Maintaining Momentum

 

We live in interesting times. It seems that everyday the political establishments hold on popular imagination is breaking down. On one hand, this is leading to the rise of right wing movements like One Nation in Australia, and the rise of Donald Trump. But more optimistically, this breakdown is leading to a resurgence on the left. New radical political instruments have sprung up in Europe and Latin America, which grew out of complex social movements and outside of the established political parties.

Surprisingly, in the Anglo world this dynamic has found expression within the old political parties. Jeremy Corbyn been an isolated socialist on the UK Labour party backbenches for decades, but last year decided to run for the party leadership. To the surprise of almost everyone, Corbyn not only won the election, but his campaign generated a wave of enthusiasm which led to half a million Britons joining the party.

The election of a principled socialist to the leadership of a party that has spent decades committed to the neoliberal consensus has kicked off an intense political battle. The new Socialist leadership is determined to fight for a new popular politics, but the established party machine and the overwhelming majority of MP’s are determined to protect their commitment to the political mainstream. At the center of this dispute is Momentum- and activist organisation established by Labour party socialists to cohere and and organise the thousands of new labour members.

 

The right to organise

 

The Labour party’s right wing has been quick to condemn Momentum, and claimed that its existence is a breach of fealty to the Labour Party. Surely Labour Party members should be organised purely in the official Party organisation, and not need other spaces on the side?

Pressure groups within and/or alongside the Labour Party are nothing new. At its foundation the Labour Party was not so much a single organisation, but a lashing together of various existing socialist groups, trade unions and middle class liberals. Some groups from that time continue to this day. The Fabian Society has been a forum for discussing (therefore directly or indirectly campaigning for) political ideas for well over a hundred years. Similarly the Labour Representation Committee was a founding component of the Labour Party. While it’s initial role was to coordinate trade union representation in Parliament, in its modern form it acts as lobby group for left positions and trade union perspectives within the Labour Party.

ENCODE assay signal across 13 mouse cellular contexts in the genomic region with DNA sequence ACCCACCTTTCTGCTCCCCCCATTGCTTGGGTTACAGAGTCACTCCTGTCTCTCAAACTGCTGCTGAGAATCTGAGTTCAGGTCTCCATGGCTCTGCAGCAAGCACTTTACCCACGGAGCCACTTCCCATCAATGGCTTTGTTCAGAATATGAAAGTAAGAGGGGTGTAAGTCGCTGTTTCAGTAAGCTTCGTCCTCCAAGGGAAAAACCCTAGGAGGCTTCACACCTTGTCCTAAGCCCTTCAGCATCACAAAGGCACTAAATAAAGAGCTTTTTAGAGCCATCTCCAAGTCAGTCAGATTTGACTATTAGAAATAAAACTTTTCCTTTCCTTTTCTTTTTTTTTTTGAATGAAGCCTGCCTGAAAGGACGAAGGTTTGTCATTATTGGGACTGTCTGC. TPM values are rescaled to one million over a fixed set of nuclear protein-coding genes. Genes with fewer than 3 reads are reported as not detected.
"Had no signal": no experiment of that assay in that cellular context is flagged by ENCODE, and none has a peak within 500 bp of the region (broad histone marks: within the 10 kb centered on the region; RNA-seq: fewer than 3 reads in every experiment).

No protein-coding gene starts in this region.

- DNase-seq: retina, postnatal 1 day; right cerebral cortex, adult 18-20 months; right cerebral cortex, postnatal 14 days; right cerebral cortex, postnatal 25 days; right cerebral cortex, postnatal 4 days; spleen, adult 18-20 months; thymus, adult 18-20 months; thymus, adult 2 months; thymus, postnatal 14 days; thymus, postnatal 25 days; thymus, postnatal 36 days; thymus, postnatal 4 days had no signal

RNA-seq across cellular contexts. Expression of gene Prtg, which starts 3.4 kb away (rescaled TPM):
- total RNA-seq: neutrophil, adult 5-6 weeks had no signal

The most obvious parallel for the establishment of Momentum however comes from the parties right wing. After Tony Blair won the party leadership he and his co-thinkers established the think tank and activist group ‘Progress’. Blair was at the head of an ambitious political project that sought to radically reshape “progressive” politics and fully integrate social democratic politics into the neoliberal consensus. Recognising that such a political direction would generate resistance, Progress was established to furnish Blairite MPs with the political tools and organisation to overcome opposition. This took the form of research, publications and education, and providing training and organisation to prospective MPs to further their chances in achieving preselection.

So it may seem strange that Momentum is under such concentrated attack when there is such clear precedent for its existence. Driven by statements from right wing labour MP’s, there have been multiple media attacks on the group. The media and establishment labour MP’s are tripping over themselves to mouth faux outrage at Momentum and it’s activists for a supposed campaign of intimidation. So far, the “gotcha” moments are hardly that. Despite the hype, all that has really been uncovered is that momentum members publicly put forward political positions that differ from the majority of the Parliamentary Party, and that they seek to elect like minded people to elected roles in the Labour Party organisation. All this is, of course, obvious. What political lobby group would form for the purpose of not advancing their political positions?

Unfortunately, just because a media/establishment attack is an attempt to scandalise the obvious, it may still be effective. It is worth understanding these attacks and how they seek to disrupt the left. This is not just of value for socialists in the UK, but for others around the world it is worth attempting to understand these media attacks. They will often be replicated against campaigners, unions or political formations elsewhere.